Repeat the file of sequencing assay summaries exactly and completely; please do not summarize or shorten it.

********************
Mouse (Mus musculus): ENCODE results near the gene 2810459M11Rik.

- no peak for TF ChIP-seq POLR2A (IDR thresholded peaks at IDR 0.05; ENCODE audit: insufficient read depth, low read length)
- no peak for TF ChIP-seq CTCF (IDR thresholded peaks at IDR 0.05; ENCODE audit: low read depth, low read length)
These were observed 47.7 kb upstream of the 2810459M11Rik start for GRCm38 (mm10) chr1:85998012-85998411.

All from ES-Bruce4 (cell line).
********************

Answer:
Mouse (Mus musculus): ENCODE results near the gene 2810459M11Rik.

- no peak for TF ChIP-seq POLR2A (IDR thresholded peaks at IDR 0.05; ENCODE audit: insufficient read depth, low read length)
- no peak for TF ChIP-seq CTCF (IDR thresholded peaks at IDR 0.05; ENCODE audit: low read depth, low read length)
These were observed 47.7 kb upstream of the 2810459M11Rik start for GRCm38 (mm10) chr1:85998012-85998411.

All from ES-Bruce4 (cell line).